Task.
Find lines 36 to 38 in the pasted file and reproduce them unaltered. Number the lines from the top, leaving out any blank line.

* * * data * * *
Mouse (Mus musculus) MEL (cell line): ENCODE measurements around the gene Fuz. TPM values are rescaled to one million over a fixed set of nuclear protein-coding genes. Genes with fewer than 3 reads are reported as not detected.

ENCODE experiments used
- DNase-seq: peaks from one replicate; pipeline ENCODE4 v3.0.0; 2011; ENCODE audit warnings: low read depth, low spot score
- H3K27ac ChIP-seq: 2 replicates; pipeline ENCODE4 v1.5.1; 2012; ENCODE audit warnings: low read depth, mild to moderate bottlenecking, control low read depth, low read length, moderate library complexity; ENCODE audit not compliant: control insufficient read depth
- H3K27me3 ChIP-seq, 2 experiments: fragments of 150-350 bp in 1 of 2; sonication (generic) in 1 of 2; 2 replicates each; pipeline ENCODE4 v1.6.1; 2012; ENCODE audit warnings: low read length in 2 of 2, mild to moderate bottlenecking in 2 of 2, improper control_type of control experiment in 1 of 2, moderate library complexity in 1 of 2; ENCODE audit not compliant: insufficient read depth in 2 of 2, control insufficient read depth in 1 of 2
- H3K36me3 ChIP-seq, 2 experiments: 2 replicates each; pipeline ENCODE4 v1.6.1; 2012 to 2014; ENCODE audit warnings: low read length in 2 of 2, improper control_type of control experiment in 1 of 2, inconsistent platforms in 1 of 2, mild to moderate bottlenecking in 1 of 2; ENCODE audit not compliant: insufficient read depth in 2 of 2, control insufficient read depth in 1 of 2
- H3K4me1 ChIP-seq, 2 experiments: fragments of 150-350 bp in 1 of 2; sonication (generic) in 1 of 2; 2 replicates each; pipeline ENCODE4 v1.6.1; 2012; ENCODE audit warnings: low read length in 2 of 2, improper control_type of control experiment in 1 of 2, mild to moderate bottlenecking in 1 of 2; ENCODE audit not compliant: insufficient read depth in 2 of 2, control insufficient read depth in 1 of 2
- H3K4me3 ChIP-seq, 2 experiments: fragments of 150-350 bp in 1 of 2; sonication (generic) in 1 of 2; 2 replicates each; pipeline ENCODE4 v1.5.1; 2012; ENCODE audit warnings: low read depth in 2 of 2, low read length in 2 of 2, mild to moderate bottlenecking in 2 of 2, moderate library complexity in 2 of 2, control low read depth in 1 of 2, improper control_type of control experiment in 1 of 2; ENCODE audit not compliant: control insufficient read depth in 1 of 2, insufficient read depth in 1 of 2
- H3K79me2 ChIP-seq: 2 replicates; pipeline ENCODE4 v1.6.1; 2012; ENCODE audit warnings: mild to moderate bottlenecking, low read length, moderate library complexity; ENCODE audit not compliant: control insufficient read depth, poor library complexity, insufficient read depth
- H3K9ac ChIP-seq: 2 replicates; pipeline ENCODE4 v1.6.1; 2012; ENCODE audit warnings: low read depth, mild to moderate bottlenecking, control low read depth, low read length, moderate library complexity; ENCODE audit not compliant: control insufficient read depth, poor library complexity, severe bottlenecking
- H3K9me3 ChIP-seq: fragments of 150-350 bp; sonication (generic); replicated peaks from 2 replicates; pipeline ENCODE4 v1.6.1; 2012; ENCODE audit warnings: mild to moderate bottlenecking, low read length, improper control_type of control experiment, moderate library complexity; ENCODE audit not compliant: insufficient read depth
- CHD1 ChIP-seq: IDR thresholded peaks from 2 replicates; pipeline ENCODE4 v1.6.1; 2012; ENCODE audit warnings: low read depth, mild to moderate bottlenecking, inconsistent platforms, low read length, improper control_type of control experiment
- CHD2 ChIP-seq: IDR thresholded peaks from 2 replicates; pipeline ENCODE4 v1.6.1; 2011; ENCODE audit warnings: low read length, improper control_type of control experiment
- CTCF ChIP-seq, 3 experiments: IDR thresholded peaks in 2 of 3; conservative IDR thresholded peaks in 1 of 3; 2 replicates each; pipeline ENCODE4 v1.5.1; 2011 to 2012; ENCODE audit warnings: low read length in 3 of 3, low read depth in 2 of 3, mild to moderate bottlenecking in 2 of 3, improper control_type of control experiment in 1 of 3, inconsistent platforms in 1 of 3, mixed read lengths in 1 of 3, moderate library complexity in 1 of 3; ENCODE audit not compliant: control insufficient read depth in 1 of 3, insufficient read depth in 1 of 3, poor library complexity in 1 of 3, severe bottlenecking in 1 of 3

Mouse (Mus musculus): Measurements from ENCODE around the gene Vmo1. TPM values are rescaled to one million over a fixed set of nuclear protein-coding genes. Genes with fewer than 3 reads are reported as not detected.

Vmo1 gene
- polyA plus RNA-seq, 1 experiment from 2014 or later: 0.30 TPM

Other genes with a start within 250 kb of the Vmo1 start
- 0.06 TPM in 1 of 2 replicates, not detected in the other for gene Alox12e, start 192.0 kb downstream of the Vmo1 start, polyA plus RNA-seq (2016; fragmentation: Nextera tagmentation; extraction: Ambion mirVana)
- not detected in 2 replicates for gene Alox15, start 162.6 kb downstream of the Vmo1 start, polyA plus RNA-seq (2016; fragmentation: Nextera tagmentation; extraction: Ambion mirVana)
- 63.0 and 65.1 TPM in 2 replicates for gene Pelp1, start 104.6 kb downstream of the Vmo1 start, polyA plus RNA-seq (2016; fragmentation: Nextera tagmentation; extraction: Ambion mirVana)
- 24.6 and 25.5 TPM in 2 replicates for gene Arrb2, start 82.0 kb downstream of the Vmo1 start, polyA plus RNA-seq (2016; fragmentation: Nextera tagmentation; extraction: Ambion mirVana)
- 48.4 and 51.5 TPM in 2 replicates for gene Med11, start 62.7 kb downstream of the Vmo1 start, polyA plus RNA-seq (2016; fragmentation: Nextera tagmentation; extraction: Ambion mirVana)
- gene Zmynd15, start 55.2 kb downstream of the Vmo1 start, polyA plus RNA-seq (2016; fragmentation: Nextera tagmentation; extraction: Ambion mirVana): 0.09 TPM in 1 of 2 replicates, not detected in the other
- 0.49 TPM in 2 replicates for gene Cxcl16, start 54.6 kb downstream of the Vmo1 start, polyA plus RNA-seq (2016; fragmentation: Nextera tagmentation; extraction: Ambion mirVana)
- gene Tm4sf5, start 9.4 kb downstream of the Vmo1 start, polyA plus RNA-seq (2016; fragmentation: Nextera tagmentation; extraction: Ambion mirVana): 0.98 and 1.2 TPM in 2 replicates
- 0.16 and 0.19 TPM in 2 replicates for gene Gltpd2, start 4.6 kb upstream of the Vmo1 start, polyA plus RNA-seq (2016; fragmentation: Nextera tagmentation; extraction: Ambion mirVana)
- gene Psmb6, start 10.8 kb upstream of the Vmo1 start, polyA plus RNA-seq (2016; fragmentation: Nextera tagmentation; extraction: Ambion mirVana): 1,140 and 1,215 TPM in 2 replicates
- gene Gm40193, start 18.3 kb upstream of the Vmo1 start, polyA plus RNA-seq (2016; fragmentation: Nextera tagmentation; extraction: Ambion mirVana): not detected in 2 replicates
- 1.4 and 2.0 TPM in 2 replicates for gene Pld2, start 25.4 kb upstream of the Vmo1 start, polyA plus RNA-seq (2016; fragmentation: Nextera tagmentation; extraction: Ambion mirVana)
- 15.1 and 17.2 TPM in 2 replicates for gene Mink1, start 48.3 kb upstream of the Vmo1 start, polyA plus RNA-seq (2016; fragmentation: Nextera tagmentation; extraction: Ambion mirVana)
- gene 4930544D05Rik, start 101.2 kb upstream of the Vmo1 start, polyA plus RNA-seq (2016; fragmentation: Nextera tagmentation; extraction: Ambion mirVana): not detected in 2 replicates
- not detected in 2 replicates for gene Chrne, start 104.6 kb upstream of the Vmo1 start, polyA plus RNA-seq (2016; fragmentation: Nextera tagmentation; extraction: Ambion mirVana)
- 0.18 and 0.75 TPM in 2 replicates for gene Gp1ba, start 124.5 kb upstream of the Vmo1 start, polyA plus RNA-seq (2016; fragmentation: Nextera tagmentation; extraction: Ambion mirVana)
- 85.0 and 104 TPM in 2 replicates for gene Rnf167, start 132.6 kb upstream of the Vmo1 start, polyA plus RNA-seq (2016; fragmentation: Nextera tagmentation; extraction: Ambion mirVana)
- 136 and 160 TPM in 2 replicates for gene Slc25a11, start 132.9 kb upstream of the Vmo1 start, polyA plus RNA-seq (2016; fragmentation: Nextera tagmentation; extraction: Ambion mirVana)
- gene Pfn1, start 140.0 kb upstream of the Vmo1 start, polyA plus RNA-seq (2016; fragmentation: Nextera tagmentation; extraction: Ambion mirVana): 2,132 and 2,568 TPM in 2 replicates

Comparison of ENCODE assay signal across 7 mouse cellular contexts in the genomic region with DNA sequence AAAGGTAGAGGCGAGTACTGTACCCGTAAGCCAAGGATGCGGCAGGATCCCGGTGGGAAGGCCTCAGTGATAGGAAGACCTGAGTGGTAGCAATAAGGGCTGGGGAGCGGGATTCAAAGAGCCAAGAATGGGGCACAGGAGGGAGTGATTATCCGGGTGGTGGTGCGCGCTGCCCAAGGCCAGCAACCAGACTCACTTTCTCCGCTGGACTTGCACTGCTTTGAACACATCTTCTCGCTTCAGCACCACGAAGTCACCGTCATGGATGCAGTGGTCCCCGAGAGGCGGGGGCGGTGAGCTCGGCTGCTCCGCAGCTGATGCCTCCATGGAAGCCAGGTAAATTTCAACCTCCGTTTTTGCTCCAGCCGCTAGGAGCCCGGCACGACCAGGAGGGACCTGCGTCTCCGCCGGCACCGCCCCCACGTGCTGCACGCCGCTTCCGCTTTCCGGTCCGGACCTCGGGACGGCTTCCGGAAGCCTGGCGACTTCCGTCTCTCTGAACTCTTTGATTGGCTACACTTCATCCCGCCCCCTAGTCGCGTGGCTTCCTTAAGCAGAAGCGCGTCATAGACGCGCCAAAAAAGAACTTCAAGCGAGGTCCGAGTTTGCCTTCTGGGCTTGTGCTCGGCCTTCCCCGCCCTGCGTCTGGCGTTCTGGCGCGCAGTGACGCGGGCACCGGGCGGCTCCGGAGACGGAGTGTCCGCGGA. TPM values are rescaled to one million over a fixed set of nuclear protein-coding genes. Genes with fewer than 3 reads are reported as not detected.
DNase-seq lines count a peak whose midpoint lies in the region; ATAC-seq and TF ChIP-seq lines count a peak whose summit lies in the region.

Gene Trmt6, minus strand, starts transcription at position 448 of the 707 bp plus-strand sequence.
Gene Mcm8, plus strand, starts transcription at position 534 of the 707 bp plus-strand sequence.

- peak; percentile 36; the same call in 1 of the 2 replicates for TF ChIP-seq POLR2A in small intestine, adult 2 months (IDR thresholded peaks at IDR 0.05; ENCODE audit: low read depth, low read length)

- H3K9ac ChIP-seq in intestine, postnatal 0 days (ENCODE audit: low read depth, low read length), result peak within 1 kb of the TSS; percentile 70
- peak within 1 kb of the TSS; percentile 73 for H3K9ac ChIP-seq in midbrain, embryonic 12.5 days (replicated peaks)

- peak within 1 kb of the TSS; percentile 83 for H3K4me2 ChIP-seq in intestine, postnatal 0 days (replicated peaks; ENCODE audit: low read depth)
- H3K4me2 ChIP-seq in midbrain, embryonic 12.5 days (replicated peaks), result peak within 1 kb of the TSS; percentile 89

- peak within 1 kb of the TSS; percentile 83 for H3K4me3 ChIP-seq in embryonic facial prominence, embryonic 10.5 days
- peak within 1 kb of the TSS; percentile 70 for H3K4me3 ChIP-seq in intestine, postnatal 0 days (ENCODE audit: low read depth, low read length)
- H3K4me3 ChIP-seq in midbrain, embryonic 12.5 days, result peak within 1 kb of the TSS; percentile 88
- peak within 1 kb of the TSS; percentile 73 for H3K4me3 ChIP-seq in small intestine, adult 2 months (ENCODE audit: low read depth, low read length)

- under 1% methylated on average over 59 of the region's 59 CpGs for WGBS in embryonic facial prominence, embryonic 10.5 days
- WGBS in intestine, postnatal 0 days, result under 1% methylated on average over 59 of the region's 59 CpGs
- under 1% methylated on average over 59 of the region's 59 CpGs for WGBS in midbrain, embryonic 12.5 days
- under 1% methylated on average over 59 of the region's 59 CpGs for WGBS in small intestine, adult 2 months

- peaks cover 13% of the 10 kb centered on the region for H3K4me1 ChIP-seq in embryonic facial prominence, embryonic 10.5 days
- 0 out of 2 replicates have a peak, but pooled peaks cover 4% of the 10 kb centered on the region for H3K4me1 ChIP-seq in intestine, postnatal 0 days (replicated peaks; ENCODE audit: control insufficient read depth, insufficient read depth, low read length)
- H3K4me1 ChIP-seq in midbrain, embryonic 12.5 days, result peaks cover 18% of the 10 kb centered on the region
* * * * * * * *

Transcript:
- 136 and 160 TPM in 2 replicates for gene Slc25a11, start 132.9 kb upstream of the Vmo1 start, polyA plus RNA-seq (2016; fragmentation: Nextera tagmentation; extraction: Ambion mirVana)
- gene Pfn1, start 140.0 kb upstream of the Vmo1 start, polyA plus RNA-seq (2016; fragmentation: Nextera tagmentation; extraction: Ambion mirVana): 2,132 and 2,568 TPM in 2 replicates

Comparison of ENCODE assay signal across 7 mouse cellular contexts in the genomic region with DNA sequence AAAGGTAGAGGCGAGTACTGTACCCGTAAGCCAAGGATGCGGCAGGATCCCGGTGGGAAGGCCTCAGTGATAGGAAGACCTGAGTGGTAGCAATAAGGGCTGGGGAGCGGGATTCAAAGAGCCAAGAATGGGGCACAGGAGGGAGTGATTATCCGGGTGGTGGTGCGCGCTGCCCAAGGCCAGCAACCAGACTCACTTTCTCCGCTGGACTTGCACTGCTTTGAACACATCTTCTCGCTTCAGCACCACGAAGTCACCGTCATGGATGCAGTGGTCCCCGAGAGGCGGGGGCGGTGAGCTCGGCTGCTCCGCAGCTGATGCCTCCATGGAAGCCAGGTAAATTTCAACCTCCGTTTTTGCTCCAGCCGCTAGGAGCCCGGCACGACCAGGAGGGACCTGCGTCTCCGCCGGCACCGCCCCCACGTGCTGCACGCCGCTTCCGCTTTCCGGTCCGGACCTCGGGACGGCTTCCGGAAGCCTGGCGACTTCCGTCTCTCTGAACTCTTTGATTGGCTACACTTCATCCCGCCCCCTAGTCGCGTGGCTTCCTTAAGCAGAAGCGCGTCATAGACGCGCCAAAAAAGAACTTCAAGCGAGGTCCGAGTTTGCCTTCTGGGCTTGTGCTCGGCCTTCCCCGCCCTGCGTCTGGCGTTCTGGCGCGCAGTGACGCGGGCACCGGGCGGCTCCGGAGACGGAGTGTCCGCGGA. TPM values are rescaled to one million over a fixed set of nuclear protein-coding genes. Genes with fewer than 3 reads are reported as not detected.